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You Must Release Those Endorphins

Depression is prevalent this time of year. The days are cold, and nights are long. We fear going into public because we could run into someone with cold or flu, our most dreaded enemy. We lock ourselves inside and avoid companionship.

Family that lives far away can be of little help and too many of us suffer in silence. Being diagnosed with COPD alone can be depressing but when you are constantly being told that you don’t look sick, it begins to feel like people don’t believe you.

In fact, they do believe you, but they are at a loss as to what to say or do. And, the fact that you look good should be taken as a compliment. It’s your ‘superpower’ that you can be this sick and look so good.

It gets to all of us at times

So, what can we do about it? We can exercise. We have known for many years that exercise releases endorphins that are a mood enhancer. It was a foreign concept for me before my diagnosis. I was a walker all my life, but I didn’t really participate in a formal exercise program.

Formal rehabilitation program

Once I was diagnosed with COPD, I attended a formal rehabilitation program. It opened my eyes to the world of exercise. It made me feel good. It gave me strength that I hadn’t know for years. It turned the face of my COPD. I had found something positive that I could do. I could feel the strength.

We began with sitting exercises to build the upper body and that gave us the strength to carry our poor lagging lungs. There are many videos for sitting exercises throughout COPD.net.

Stronger and stronger

As each day passed, we got stronger and stronger. We then moved on to building our legs muscles. This involves cardio to help your heart get stronger so it can support your ailing lungs. Building legs is tough but no one said it was going to be easy. Now we did both upper body and lower body on rotating days. This gave our stretched muscles time to rest before we strained them again. This was the first time in my life that I spent so much time on me. After being married for 35 years and raising 3 children, I was finally developing me, and it felt wonderfully freeing.

Breathing was the next step

Breathing was the next step to rehab. It is amazing to me that I had been breathing all my life, but at the age of 60, I finally learned how to do it properly. I learned about pursing my lips to let additional air out and allow room to let fresh air in my lungs. I learned about abdominal breathing and deep, slow breathing that calmed me and allowed me to focus on this moment, counting my breaths.

Mindfulness practice saved my life

The final part of rehab consisted of mindfulness practice. This saved my life. They talked to us about how anxiety could take over and make us feel worse than we needed to. In order to combat anxiety, we could practice mindfulness and by staying in the moment and practicing our breathing techniques we could ward off anxiety and catch our breath. Release those endorphins and get exercising. Ask your doctor for a referral but get started today by checking out YouTube. No formal training is necessary.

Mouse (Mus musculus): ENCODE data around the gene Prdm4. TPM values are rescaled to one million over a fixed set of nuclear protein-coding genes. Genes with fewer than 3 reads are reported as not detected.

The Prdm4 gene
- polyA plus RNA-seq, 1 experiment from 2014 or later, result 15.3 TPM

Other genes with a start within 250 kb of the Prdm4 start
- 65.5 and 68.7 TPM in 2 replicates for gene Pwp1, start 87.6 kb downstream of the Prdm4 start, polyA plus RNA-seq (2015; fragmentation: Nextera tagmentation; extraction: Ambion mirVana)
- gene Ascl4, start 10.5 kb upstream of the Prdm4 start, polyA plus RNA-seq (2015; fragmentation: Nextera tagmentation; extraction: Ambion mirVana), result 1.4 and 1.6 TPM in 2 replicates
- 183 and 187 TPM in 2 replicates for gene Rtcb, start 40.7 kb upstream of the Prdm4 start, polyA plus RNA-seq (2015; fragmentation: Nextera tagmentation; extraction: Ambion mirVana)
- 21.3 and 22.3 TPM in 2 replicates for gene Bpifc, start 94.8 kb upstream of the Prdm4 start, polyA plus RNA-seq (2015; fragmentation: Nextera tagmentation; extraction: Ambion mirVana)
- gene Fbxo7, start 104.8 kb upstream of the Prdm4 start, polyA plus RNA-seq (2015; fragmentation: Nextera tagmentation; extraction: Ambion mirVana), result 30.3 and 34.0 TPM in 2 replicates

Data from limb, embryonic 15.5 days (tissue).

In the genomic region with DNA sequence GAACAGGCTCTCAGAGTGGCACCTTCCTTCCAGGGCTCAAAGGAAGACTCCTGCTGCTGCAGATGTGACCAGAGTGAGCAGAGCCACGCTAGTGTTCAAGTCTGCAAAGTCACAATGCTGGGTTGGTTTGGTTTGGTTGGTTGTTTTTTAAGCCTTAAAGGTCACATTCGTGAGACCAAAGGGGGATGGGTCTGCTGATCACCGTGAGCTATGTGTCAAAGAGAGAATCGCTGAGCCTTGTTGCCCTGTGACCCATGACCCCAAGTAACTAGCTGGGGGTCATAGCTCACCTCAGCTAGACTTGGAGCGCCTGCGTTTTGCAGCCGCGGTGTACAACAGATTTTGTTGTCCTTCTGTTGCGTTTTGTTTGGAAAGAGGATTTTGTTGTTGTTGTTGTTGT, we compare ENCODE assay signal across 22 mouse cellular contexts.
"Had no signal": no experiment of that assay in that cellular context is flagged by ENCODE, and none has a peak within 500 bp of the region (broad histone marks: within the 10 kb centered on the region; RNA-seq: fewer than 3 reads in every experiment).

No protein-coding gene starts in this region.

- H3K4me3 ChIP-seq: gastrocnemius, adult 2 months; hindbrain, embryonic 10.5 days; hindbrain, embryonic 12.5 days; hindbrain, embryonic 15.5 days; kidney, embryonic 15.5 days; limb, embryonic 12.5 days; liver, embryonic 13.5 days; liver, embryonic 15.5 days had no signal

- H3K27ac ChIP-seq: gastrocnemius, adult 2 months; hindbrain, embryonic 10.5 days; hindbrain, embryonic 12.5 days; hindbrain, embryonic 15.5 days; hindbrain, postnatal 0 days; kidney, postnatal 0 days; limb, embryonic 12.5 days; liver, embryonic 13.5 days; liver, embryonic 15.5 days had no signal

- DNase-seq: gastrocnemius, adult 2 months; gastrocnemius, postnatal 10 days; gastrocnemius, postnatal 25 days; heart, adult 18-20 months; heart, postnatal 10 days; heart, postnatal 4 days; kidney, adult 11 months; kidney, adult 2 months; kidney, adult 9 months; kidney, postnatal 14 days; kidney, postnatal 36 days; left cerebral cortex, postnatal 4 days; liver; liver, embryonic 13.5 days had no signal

This article represents the opinions, thoughts, and experiences of the author; none of this content has been paid for by any advertiser. The COPD.net team does not recommend or endorse any products or treatments discussed herein. Learn more about how we maintain editorial integrity here.

Comments

  • Pris
    1 month ago

    I am too depressed and lethargic to move myself. Nothing interests me any more… I search TV and internet to find something to hold my attention.
    Sometimes I think I’m just waiting to die. However, I would be very interested in a rehab program… especially to learn how to breathe! I’m not sure where to find one. My pulmonologist is rather uninterested… unless he can charge me for a visit (just to relay test results). Last summer, I had a lung cancer scare. After two months of tests (including a lung biopsy) and intense anxiety, it was diagnosed as sarcoidosis. I need to pause to catch my breath when I’m walking. I also get vertigo when first getting out of bed or out of a car. Inhaler does nothing… but at least Anoro doesn’t cause thrush! Over and out.

  • Barbara Moore moderator author
    1 month ago

    Pris, I hear you about not wanting to do anything but you have a life to live and the fact that you would be interested in a Rehab program tells me that you are interested in doing just that. Talk to your GP about finding a new pulmo doctor that can help you. It would a shame not to.
    Barbara Moore (site moderator author)

  • Allyson.Ellis moderator
    1 month ago

    I hear how much you are struggling, Pris. The winter months especially can get long and difficult. I know many lose motivation for anything during this season! I’m glad you finally got an accurate diagnosis after such extensive testing over the summer. That sounds like it was quite a scary ordeal! For those who cannot access pulmonary rehab in their area for one reason or another, an alternate option is finding instructional online videos, such as through YouTube, and learning some of the pulmonary rehab skills that way. While it lacks the support of a group setting, it is a way to gain some of the benefit that pulmonary rehab classes offer. I also thought these articles, which discuss breathing techniques might be of interest to you:
    https://copd.net/living/dont-breathe-in-breathe-out/
    https://copd.net/living-with-copd/pulmonary-rehab/breathing-strategies/
    Please keep us posted on how you are managing. Wishing you a gentle day. ~Allyson (COPD.net team)

  • Janet Plank moderator
    2 months ago

    Barbara, this is great information. Thank you for this.
    Janet (site moderator)

  • Barbara Moore moderator author
    1 month ago

    Thank you Janet.
    Barbara Moore (site moderator author)

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